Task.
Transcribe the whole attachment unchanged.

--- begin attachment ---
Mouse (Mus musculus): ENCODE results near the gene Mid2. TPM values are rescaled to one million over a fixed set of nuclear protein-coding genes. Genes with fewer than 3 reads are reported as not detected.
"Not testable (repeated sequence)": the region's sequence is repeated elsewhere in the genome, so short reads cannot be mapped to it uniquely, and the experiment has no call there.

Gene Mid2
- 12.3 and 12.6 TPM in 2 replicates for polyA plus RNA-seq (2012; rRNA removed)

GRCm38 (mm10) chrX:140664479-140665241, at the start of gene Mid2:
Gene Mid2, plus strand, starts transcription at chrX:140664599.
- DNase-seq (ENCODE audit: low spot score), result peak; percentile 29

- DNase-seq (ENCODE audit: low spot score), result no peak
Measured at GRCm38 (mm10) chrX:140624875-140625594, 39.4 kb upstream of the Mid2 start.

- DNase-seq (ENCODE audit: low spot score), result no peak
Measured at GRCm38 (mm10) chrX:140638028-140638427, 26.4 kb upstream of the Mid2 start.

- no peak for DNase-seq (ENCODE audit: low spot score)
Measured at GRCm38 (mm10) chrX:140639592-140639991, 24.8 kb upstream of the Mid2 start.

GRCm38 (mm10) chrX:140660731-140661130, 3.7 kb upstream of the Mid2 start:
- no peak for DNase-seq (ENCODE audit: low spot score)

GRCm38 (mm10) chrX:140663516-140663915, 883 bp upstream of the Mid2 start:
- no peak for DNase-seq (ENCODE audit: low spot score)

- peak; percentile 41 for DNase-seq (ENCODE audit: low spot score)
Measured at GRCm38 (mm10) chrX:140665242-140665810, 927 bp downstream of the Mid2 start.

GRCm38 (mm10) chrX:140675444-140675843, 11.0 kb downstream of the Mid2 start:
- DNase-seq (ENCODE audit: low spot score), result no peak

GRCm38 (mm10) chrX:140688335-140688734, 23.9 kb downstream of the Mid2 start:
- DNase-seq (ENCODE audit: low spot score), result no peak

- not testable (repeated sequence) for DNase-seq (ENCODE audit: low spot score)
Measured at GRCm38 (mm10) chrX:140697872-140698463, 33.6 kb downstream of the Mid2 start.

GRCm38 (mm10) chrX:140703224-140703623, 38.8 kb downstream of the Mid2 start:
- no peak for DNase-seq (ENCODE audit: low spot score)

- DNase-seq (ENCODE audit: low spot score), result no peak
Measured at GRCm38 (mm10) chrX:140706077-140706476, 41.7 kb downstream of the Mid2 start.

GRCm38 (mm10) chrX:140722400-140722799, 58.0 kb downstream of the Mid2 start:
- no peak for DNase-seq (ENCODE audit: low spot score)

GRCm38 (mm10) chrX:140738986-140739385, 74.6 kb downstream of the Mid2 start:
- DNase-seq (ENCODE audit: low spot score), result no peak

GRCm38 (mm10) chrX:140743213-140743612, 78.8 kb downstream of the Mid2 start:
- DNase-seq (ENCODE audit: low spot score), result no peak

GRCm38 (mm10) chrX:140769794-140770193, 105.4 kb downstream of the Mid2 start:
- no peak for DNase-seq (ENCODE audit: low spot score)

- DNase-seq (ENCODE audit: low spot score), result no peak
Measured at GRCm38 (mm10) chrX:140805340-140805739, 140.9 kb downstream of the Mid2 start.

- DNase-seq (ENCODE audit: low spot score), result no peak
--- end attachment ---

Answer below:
Mouse (Mus musculus): ENCODE results near the gene Mid2. TPM values are rescaled to one million over a fixed set of nuclear protein-coding genes. Genes with fewer than 3 reads are reported as not detected.
"Not testable (repeated sequence)": the region's sequence is repeated elsewhere in the genome, so short reads cannot be mapped to it uniquely, and the experiment has no call there.

Gene Mid2
- 12.3 and 12.6 TPM in 2 replicates for polyA plus RNA-seq (2012; rRNA removed)

GRCm38 (mm10) chrX:140664479-140665241, at the start of gene Mid2:
Gene Mid2, plus strand, starts transcription at chrX:140664599.
- DNase-seq (ENCODE audit: low spot score), result peak; percentile 29

- DNase-seq (ENCODE audit: low spot score), result no peak
Measured at GRCm38 (mm10) chrX:140624875-140625594, 39.4 kb upstream of the Mid2 start.

- DNase-seq (ENCODE audit: low spot score), result no peak
Measured at GRCm38 (mm10) chrX:140638028-140638427, 26.4 kb upstream of the Mid2 start.

- no peak for DNase-seq (ENCODE audit: low spot score)
Measured at GRCm38 (mm10) chrX:140639592-140639991, 24.8 kb upstream of the Mid2 start.

GRCm38 (mm10) chrX:140660731-140661130, 3.7 kb upstream of the Mid2 start:
- no peak for DNase-seq (ENCODE audit: low spot score)

GRCm38 (mm10) chrX:140663516-140663915, 883 bp upstream of the Mid2 start:
- no peak for DNase-seq (ENCODE audit: low spot score)

- peak; percentile 41 for DNase-seq (ENCODE audit: low spot score)
Measured at GRCm38 (mm10) chrX:140665242-140665810, 927 bp downstream of the Mid2 start.

GRCm38 (mm10) chrX:140675444-140675843, 11.0 kb downstream of the Mid2 start:
- DNase-seq (ENCODE audit: low spot score), result no peak

GRCm38 (mm10) chrX:140688335-140688734, 23.9 kb downstream of the Mid2 start:
- DNase-seq (ENCODE audit: low spot score), result no peak

- not testable (repeated sequence) for DNase-seq (ENCODE audit: low spot score)
Measured at GRCm38 (mm10) chrX:140697872-140698463, 33.6 kb downstream of the Mid2 start.

GRCm38 (mm10) chrX:140703224-140703623, 38.8 kb downstream of the Mid2 start:
- no peak for DNase-seq (ENCODE audit: low spot score)

- DNase-seq (ENCODE audit: low spot score), result no peak
Measured at GRCm38 (mm10) chrX:140706077-140706476, 41.7 kb downstream of the Mid2 start.

GRCm38 (mm10) chrX:140722400-140722799, 58.0 kb downstream of the Mid2 start:
- no peak for DNase-seq (ENCODE audit: low spot score)

GRCm38 (mm10) chrX:140738986-140739385, 74.6 kb downstream of the Mid2 start:
- DNase-seq (ENCODE audit: low spot score), result no peak

GRCm38 (mm10) chrX:140743213-140743612, 78.8 kb downstream of the Mid2 start:
- DNase-seq (ENCODE audit: low spot score), result no peak

GRCm38 (mm10) chrX:140769794-140770193, 105.4 kb downstream of the Mid2 start:
- no peak for DNase-seq (ENCODE audit: low spot score)

- DNase-seq (ENCODE audit: low spot score), result no peak
Measured at GRCm38 (mm10) chrX:140805340-140805739, 140.9 kb downstream of the Mid2 start.

- DNase-seq (ENCODE audit: low spot score), result no peak